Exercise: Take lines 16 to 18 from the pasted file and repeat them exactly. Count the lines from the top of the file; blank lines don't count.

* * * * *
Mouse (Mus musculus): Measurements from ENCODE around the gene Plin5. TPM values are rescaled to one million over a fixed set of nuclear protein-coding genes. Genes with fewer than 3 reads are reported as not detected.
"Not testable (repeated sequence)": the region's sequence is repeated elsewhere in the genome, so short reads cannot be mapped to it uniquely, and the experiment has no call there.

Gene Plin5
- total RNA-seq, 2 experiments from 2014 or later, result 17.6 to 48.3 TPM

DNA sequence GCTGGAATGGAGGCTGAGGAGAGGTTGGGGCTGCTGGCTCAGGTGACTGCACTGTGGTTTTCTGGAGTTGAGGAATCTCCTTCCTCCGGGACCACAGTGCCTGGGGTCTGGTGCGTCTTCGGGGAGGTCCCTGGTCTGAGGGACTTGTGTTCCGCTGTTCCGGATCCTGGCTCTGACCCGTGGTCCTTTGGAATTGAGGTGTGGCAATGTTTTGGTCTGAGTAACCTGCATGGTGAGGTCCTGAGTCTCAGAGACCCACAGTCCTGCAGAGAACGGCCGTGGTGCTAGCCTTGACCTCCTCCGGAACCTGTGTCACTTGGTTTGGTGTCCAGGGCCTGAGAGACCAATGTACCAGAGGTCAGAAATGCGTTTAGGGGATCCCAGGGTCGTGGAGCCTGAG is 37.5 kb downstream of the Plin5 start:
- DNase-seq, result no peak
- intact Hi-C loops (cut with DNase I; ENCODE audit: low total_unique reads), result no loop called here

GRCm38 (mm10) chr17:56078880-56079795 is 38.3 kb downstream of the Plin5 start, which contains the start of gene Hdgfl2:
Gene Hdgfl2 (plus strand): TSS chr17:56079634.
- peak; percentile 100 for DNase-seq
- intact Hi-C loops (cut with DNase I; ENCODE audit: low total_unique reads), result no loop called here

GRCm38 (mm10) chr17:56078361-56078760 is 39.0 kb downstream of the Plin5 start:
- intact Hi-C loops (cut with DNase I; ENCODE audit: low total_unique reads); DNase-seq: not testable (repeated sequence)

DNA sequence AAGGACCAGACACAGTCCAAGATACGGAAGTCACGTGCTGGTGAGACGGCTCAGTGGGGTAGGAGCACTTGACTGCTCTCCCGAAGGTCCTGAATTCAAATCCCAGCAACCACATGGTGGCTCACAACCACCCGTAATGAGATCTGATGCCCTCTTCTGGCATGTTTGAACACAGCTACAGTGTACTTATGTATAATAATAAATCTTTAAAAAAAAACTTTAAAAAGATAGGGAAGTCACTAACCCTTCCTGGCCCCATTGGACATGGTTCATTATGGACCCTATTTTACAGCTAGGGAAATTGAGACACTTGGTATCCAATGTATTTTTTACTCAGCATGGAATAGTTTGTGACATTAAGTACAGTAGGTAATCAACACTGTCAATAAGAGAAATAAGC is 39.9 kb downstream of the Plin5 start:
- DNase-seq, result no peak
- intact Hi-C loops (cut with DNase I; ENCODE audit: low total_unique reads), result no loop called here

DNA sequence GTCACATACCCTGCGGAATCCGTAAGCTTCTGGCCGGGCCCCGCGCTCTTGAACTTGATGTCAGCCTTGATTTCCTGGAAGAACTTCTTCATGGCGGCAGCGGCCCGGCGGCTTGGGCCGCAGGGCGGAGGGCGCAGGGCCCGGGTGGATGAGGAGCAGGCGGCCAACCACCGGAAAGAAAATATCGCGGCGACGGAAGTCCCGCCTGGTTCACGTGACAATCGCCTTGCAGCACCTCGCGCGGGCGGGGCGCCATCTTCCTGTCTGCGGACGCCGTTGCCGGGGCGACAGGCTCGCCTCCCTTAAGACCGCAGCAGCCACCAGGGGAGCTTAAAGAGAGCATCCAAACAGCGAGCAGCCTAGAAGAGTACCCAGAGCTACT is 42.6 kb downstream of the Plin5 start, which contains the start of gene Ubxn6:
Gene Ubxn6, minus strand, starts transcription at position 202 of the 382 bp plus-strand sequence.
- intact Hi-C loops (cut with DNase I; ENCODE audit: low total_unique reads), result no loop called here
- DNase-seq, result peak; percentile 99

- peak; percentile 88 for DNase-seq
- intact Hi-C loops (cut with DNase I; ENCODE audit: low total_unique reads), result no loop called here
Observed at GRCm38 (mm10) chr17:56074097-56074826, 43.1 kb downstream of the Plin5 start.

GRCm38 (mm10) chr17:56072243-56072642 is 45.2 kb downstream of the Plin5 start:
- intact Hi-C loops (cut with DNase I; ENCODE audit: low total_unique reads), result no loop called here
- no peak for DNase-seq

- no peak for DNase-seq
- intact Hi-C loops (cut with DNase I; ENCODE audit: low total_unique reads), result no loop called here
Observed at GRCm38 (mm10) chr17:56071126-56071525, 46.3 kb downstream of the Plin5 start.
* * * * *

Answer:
- intact Hi-C loops (cut with DNase I; ENCODE audit: low total_unique reads), result no loop called here

DNA sequence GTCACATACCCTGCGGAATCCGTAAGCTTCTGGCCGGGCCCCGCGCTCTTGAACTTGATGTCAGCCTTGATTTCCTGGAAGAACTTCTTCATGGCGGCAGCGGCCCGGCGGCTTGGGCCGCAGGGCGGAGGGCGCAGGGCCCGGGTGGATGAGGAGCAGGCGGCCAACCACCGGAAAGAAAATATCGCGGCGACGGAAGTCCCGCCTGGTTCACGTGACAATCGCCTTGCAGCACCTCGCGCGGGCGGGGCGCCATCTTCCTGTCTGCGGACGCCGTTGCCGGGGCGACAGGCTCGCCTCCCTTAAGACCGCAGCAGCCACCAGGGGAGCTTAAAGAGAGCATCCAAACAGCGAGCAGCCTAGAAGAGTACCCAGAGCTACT is 42.6 kb downstream of the Plin5 start, which contains the start of gene Ubxn6:
Gene Ubxn6, minus strand, starts transcription at position 202 of the 382 bp plus-strand sequence.